There is strong pressure to embrace indicators for practical goals such as nature conservation and management and to evaluate the restoration success, but the selection of appropriate indicators is not straightforward. In addition, the grain and the type of data collected and data transformation adopted can influence restoration monitoring results. In this paper, we assessed the effect of changing indicator, grain size (i.e., plot dimension) and data transformation in discriminating different mapped plant communities, relying on vascular plant composition data. We considered flora entities at different taxonomic scales of resolution as indicators and used biological forms such as life forms, growth forms and a combination of the two types, i.e., life and growth forms, as rough plant traits. We also analysed the contribution of species as indicators of the different land cover classes by performing an Indicator Species Analysis. We evaluated the effect of changing indicator (taxonomic resolution, life and growth forms and indicator species), grain size and data transformation using permutational multivariate analysis of variance on cover data expressed in percentages and as simple presence/absence. Our results demonstrated that indicators such as taxonomic resolution and biological forms have partial success in discriminating between plant communities, only for the analysis performed on presence/absence data, and that the effects of changing indicator varied depending on the data transformation used. On the contrary, indicator species are coherently effective and changing the grain size has a moderate influence on their ability to discriminate among the habitat types investigated. Hence, indicator species emerged as a promising tool in restoration monitoring. Although indicators are not supposed to substitute comprehensive surveys of vegetation, their use can help redirect considerable time, resources and expertise to more replication and better sampling design.

Marignani, M., DEL VICO, E., & Maccherini, S. (2008). Performance of indicators and the effect of grain size in the discrimination of plant communities for restoration purposes. COMMUNITY ECOLOGY, 9, 201-206 [10.1556/ComEc.92008.2.9].

Performance of indicators and the effect of grain size in the discrimination of plant communities for restoration purposes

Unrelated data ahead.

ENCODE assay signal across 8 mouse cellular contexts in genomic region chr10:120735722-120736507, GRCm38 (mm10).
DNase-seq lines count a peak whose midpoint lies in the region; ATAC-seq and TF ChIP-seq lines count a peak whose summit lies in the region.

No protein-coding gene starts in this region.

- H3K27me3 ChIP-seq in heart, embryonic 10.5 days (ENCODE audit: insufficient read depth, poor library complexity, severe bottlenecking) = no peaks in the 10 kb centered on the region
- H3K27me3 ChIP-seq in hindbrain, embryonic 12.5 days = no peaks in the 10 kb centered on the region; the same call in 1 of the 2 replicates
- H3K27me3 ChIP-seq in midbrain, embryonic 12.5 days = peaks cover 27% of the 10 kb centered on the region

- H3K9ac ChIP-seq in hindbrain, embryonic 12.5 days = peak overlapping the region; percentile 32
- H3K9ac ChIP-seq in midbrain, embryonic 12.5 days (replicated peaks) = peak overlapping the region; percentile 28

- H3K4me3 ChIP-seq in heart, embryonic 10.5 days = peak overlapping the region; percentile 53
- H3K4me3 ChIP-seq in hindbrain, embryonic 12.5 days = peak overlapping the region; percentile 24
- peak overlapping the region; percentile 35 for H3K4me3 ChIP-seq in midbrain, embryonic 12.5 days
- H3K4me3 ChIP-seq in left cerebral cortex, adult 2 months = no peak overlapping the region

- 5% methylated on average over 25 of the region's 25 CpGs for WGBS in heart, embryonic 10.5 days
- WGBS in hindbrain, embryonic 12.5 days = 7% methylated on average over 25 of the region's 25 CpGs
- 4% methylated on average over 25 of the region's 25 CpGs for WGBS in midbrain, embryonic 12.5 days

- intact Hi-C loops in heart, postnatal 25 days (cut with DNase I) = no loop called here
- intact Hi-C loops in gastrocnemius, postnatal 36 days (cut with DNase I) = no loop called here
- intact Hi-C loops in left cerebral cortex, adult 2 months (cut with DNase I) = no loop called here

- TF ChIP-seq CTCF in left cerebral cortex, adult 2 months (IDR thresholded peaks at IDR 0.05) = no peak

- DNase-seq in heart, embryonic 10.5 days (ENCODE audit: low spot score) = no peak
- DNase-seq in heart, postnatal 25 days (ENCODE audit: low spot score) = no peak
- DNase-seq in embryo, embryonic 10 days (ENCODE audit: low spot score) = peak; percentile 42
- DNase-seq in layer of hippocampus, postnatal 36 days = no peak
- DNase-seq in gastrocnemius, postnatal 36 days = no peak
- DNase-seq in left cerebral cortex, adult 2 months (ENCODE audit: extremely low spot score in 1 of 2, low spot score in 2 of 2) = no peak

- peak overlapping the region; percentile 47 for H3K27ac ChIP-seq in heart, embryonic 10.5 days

MARIGNANI, MICHELA;MACCHERINI, SIMONA
2008

Abstract

There is strong pressure to embrace indicators for practical goals such as nature conservation and management and to evaluate the restoration success, but the selection of appropriate indicators is not straightforward. In addition, the grain and the type of data collected and data transformation adopted can influence restoration monitoring results. In this paper, we assessed the effect of changing indicator, grain size (i.e., plot dimension) and data transformation in discriminating different mapped plant communities, relying on vascular plant composition data. We considered flora entities at different taxonomic scales of resolution as indicators and used biological forms such as life forms, growth forms and a combination of the two types, i.e., life and growth forms, as rough plant traits. We also analysed the contribution of species as indicators of the different land cover classes by performing an Indicator Species Analysis. We evaluated the effect of changing indicator (taxonomic resolution, life and growth forms and indicator species), grain size and data transformation using permutational multivariate analysis of variance on cover data expressed in percentages and as simple presence/absence. Our results demonstrated that indicators such as taxonomic resolution and biological forms have partial success in discriminating between plant communities, only for the analysis performed on presence/absence data, and that the effects of changing indicator varied depending on the data transformation used. On the contrary, indicator species are coherently effective and changing the grain size has a moderate influence on their ability to discriminate among the habitat types investigated. Hence, indicator species emerged as a promising tool in restoration monitoring. Although indicators are not supposed to substitute comprehensive surveys of vegetation, their use can help redirect considerable time, resources and expertise to more replication and better sampling design.
Marignani, M., DEL VICO, E., & Maccherini, S. (2008). Performance of indicators and the effect of grain size in the discrimination of plant communities for restoration purposes. COMMUNITY ECOLOGY, 9, 201-206 [10.1556/ComEc.92008.2.9].
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Utilizza questo identificativo per citare o creare un link a questo documento: http://hdl.handle.net/11365/10862
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